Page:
The common rendering of Matthew 7:23 opts for the second meaning [listed in Lidell's.] (See ALT, KJV, and ASV translations.) These texts ignore entirely the first option. These translations do not reveal these workers practiced the "negation of the Law." Yet, this is the meaning Jesus' intended in this context.

Jesus is talking about workers of the negation of the Law because He is paraphrasing Deuteronomy 13:1-5. Let's see how by comparing the concepts in Matthew 7:15-23 with Deuteronomy 13:1-5.

When put side by side, we find lawlessness is an incongruent break from the paraphrase by Jesus of Deuteronomy. However, "negation of the Law" would be in line if Jesus intended a paraphrase of Deuteronomy.

Deuteronomy 13:1-5

Matthew 7:15-23

"prophet...give thee a sign or wonder" (v. 1)

"Beware of false prophets.... (v. 15)

"and the sign or wonder come to pass, whereof he spake unto thee" (v.2)

"Many will say to me in that day, `Lord, Lord, did we not prophesy by thy name? and by thy name cast out demons? and by thy name do mighty works?" (v. 22) cf. Mark 13:21 ("false prophets will arise and will make signs and wonders in order to seduce, if possible, the elect.")

"that prophet...has spoken....to seduce you from the way which Jehovah thy God commanded thee to walk in" (v. 5)

"And then will I profess unto them, I never knew you: depart from me, ye that work ANOMIA." (v. 23)

"thou shall not hearken unto the words of the prophet...." (v. 3)

"I never knew you: depart from me, ye that work ANOMIA." (v. 23)


"seducing you from the way which Jehovah thy God commanded thee to walk in...." (Deut. 13:5.)


Anomia def#2 = negation of the Law (Torah). It matches a parallel to Deuteronomy 13:5, and is thus the correct meaning between two definitions of anomia.

Thus, if you read Matthew 7:23 as workers of the negation of the Law (of Moses), then it parallels Deuteronomy 13:1-5. Both involve true prophets with true signs and wonders. Yet, they are still false. Why? Because their preaching seduces you from following the Law (of Moses). ( Deut. 13:1-5.) Their preaching works negation of the Law (of Moses). ( Matt. 7:23.)

Furthermore, the alternative reading makes the test so broad that Jesus' words are potentially meaningless. In fact, the translation as lawless or iniquity would make any human prophet a false prophet by definition. How so?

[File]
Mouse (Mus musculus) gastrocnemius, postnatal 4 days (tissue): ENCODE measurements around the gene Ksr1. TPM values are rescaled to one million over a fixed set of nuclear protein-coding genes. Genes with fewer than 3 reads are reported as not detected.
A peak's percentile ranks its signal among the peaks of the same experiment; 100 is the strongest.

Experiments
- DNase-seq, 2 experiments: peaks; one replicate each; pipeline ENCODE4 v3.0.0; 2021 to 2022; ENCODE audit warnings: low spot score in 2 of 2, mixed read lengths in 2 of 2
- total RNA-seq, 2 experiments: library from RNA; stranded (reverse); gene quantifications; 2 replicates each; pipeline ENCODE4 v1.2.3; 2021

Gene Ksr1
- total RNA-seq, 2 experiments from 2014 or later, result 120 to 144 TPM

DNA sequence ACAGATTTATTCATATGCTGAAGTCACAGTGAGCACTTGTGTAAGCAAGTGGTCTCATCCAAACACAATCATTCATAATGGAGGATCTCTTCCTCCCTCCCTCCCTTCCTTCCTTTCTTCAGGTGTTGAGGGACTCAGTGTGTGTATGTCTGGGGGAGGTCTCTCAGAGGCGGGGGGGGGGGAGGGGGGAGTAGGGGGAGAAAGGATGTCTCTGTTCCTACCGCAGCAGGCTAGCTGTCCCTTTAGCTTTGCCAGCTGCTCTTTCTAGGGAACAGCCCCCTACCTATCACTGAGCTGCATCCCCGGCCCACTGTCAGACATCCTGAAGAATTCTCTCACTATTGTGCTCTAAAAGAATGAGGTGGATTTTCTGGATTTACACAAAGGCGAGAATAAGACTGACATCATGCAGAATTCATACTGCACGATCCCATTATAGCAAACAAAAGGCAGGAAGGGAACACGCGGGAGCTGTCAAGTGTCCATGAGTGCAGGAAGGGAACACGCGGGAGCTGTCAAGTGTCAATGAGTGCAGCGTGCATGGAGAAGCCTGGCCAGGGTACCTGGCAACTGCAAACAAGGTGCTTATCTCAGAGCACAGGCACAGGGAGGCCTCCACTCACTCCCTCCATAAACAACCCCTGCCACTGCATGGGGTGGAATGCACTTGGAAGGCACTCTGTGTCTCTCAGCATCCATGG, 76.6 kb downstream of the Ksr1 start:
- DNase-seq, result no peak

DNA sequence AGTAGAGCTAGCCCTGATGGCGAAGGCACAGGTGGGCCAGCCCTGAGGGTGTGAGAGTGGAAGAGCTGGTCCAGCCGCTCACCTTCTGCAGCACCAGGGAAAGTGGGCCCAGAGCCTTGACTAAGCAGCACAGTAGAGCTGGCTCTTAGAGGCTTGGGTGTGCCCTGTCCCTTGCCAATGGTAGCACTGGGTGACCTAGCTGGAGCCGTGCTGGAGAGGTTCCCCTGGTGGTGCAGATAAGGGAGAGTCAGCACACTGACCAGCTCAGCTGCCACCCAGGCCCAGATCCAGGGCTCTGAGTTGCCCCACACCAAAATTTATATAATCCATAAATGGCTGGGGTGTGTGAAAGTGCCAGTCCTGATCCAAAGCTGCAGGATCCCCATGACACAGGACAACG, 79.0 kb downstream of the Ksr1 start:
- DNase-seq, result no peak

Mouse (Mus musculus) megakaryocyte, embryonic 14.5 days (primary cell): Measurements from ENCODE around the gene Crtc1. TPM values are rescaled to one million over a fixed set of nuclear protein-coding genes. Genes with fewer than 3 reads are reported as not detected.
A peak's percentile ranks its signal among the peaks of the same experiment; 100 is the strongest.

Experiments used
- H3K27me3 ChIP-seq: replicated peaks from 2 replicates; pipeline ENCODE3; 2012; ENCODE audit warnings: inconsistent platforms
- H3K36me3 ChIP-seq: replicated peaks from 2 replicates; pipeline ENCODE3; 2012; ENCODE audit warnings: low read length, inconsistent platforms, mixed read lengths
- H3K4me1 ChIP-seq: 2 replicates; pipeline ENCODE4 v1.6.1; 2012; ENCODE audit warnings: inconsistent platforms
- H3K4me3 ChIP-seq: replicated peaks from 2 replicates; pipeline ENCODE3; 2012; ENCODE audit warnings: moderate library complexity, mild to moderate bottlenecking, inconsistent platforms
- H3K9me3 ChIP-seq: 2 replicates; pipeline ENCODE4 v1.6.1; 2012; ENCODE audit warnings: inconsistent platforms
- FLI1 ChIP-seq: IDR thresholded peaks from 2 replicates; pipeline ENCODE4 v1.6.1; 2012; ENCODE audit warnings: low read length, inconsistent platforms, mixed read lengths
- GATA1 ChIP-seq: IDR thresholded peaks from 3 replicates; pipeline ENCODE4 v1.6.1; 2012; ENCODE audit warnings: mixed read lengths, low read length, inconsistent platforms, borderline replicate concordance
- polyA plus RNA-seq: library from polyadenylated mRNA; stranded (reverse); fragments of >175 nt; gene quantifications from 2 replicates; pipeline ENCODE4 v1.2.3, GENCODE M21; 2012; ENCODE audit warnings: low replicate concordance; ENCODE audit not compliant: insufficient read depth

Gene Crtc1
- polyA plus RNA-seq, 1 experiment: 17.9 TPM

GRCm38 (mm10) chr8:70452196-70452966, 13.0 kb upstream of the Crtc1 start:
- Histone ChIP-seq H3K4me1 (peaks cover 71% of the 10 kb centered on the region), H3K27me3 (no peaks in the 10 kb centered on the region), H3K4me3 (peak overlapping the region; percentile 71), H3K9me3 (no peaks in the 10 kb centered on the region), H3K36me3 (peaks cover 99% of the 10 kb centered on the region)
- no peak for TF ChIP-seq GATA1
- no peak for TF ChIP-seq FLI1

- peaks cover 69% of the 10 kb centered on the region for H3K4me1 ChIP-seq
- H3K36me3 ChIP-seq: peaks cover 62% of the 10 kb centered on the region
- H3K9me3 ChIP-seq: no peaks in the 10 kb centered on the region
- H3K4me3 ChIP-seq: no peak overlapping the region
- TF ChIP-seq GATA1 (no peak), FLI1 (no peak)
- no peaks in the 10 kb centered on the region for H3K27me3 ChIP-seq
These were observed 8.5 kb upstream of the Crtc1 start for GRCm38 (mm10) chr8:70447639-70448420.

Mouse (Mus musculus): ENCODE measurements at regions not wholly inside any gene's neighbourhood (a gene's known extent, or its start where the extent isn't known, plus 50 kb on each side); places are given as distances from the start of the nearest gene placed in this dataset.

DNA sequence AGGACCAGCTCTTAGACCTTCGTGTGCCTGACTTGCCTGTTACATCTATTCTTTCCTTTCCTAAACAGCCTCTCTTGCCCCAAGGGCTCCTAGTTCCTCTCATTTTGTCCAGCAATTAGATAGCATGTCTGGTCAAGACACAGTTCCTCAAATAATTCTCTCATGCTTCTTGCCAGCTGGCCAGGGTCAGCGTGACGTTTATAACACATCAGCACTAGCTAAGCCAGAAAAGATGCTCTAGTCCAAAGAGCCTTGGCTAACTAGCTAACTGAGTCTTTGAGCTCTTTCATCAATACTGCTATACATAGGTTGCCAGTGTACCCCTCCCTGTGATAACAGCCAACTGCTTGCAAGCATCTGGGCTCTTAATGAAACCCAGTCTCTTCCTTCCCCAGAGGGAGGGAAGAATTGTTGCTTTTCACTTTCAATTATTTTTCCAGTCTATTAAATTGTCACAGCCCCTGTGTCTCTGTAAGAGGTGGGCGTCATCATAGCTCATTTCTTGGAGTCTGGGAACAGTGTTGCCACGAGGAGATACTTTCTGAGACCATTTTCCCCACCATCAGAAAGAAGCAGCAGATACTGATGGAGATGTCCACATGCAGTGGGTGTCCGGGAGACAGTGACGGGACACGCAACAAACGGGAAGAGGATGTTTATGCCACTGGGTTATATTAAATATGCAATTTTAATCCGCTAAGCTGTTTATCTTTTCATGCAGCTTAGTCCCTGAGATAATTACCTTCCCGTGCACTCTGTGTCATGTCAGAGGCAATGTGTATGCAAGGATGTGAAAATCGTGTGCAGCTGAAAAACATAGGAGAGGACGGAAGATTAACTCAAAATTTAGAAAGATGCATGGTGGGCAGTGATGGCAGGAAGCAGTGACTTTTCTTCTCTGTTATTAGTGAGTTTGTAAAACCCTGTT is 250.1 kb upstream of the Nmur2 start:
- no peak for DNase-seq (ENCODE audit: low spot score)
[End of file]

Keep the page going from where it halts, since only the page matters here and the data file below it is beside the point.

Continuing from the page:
If the test is whether these people are workers of iniquity or lawlessness, then since all of us sin, there would never be a true prophet you could trust as long as he is human. Thus, if you accept Paul's truism that "all have sinned, and fall short of the glory of God..." (Rom. 3:23), then Paul and all prophets are workers of iniquity merely by being human.

Thus, everyone is a worker of iniquity at some point. If we apply iniquity as the meaning of anomia in Matthew 7:15-23, as it commonly is translated, it ends up making Jesus give a meaningless warning. That is, the verse becomes pointless because we all work iniquity. There could never be true prophecy we trust if a true human prophet is rendered false merely because he is like us who sins from time-to-time. Iniquity never was the proper translation of anomia. Only workers of negation of the Law (of Moses) fits Jesus' intended meaning.


What If Anomia Did Mean Iniquity? Was Paul a Worker of Iniquity?

However, if one insists the traditional translation of anomia as iniquity is correct, Paul is encompassed by the verse anyway.

Paul's letters reveal very egregious behavior. He even flaunts this in front of Christian congregations. Paul did not leave his sins for private evaluation. Paul shamelessly put them on public display.

For example, Luther admits that Paul's letter to the Galatians includes curses on others (Gal. 1:9). 3 Furthermore, Paul also tells us he "condemned" Apostle Peter in front of a big crowd of people. (Gal. 2:11.) Paul also called the "brethren" of Galatia "foolish" ones. Gal. 3:1.  Another time Paul listed off a series of accomplishments, confessing repeatedly he was "boasting." (2 Cor. 11:16-18.)

Yet, Jesus and the Bible prohibit such curses, condemnations of others without private personal confrontation first, labelling brothers as fools, and boasting. (See the Table below for Bible references.)

Therefore, if one insists Jesus' words in Matthew 7:23 require proof someone was a worker of iniquity, Paul is caught again. The list in the table below is not only long, but also appears in teaching letters to a spiritual community! As James 3:1 says, teachers will receive a "heavier judgment" for their errors.